2. There are many small openings around doors and windows, through holes in the floor for plumbing and electrical cabling, even the spaces taken by the boxes for switches and outlets. Air passing through these openings, called Air Infiltration, can cool a house in the winter, and warm it during the summer, not what we’re looking for.

Both of these likely areas for improving home heating and cooling efficiency and should be addressed in any effort to reduce heating and cooling costs. Continue reading

Tips on Dealing with College Costs

One of the major categories of the Tri-Town Apple is Life Events and Higher Education is part of this category. As with much of the content here, we use readily available information published by the government, centered around the “mymoney.gov” web site. We strongly recommend you visit that site, not only for information on higher learning, but on just about all the major events and happenings that take place over a lifetime.

The cost of sending an offspring to college can be staggering. And the bill for several children attending an institution of higher learning can strain a family’s budget to the breaking point.

There’s no getting around it. Except the few who receive sizable scholarships, there will be large bills for tuition, room, board, books and fees. But that is not to say you are helpless in the face of this heavy hit on the family finances. There are strategies that can help. As with most significant parts of life, anticipation and early planning can make a big difference when the “rubber meets the road”, or in this case, “when the student hits the road” for school.

Today we’re looking at cost of borrowing for college and what can be done to minimize these expenses. We’re using a web article published by Federal Deposit Insurance Corporation (FDIC) under their FDIC Consumer News initiative. To read the entire article go here, and we encourage you to do that. The main points are summarized below.

Higher Education, Lower Debt: Ways to Minimize the Borrowing Costs for College

“The average annual cost of higher education has increased dramatically in the last decade. And with education debt continuing to rise along with the increase in costs, many people face a tough financial situation. FDIC Consumer News offers these tips to help students and their families …” (more)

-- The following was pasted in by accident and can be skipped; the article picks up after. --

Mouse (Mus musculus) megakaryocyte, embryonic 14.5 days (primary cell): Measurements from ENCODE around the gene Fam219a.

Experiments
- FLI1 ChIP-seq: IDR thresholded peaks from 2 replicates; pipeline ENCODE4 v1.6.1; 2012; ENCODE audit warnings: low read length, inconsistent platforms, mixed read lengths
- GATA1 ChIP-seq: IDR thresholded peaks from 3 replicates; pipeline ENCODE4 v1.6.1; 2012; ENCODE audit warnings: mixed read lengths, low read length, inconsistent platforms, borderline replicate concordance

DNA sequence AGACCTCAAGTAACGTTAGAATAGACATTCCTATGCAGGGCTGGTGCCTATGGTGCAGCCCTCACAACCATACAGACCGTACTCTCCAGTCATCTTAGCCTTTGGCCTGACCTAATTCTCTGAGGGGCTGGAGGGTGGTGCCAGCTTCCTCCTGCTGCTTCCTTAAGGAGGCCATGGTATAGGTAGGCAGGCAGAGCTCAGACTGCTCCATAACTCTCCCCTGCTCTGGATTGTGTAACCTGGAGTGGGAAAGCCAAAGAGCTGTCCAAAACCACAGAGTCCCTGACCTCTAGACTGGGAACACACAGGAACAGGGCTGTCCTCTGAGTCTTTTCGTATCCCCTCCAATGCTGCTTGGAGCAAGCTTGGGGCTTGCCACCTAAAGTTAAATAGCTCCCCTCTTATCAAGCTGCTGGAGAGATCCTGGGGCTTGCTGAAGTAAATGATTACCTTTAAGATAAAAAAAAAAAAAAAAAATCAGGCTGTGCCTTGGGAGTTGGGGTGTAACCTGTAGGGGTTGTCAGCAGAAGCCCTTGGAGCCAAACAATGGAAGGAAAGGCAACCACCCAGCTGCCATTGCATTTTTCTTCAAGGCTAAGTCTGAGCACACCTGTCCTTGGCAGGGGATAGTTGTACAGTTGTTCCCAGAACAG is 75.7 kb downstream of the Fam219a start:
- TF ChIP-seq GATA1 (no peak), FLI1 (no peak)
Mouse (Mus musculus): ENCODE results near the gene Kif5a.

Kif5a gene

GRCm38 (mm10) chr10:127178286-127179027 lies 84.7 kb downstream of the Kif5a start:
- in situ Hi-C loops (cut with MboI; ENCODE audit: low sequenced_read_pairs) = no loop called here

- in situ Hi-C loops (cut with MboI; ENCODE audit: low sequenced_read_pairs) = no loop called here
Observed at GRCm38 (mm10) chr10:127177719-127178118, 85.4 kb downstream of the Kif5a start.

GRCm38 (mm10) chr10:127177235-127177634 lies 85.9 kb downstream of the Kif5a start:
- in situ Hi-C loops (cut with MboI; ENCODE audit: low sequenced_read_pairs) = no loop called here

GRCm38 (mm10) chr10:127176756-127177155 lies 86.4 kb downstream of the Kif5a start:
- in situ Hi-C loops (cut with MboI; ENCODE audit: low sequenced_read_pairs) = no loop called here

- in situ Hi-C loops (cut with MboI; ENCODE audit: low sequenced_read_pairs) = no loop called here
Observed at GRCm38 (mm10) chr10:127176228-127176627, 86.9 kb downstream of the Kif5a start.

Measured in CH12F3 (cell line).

Start saving early to reduce the amount you may need to borrow.

“In particular, Section 529 college investment plans, which are mostly offered by individual state governments, are a helpful tool for building a savings fund.” (more)

“U.S. Savings Bonds are another way to save for the future and, for qualified taxpayers, to benefit from a tax exclusion if the money is used for education expenses.”

“To learn about Savings Bonds, start at www.treasurydirect.gov/indiv/indiv.htm. For information about the tax exclusion, go towww.treasurydirect.gov/indiv/planning/plan_education.htm.” (more)

Find ways to cut costs. 

“High school students who take advanced courses or pass special college-level exams can earn college credits before they set foot on campus. “It’s never too early or too late to start saving on future tuition expenses and reduce the amount you’ll need to borrow for college,” said Denise Waters, an FDIC Consumer Affairs Specialist.” (more)

If you must take out a loan, understand the different options.

“Federal student loans usually have lower interest rates and more flexible repayment options than private loans from non-government lenders such as banks and credit unions. Under current law, all federal student loans are obtained through the Federal Direct Loan Program administered by the U.S. Department of Education. The easiest way to learn more about federal student loans, and to apply for a federal loan, as well as federal student aid and most state and college aid, is online at www.fafsa.gov.”  (more)

Choose the best repayment plan.

“For federal student loans, a monthly, fixed payment over a standard, 10-year term is the most cost-effective arrangement and minimizes the total amount of interest you’ll have to pay. However, there are alternatives… (more)

For more information for students and parents from the FDIC, the U.S. Department of Education and other government agencies — on topics ranging from money tips for young adults to saving for college — start at here.”

 

For some, this advice is probably well known, but that doesn’t make it any less valuable and a quick read will reinforce the good advice that it is. For those just starting to think about college costs, the FDIC article is a good place to start and there are many embedded links that will take you additional worthwhile information.

Remember, it’s not going to cost you anything to be well prepared!

We hope this information was helpful. Let us know. Leave a comment. We will respond!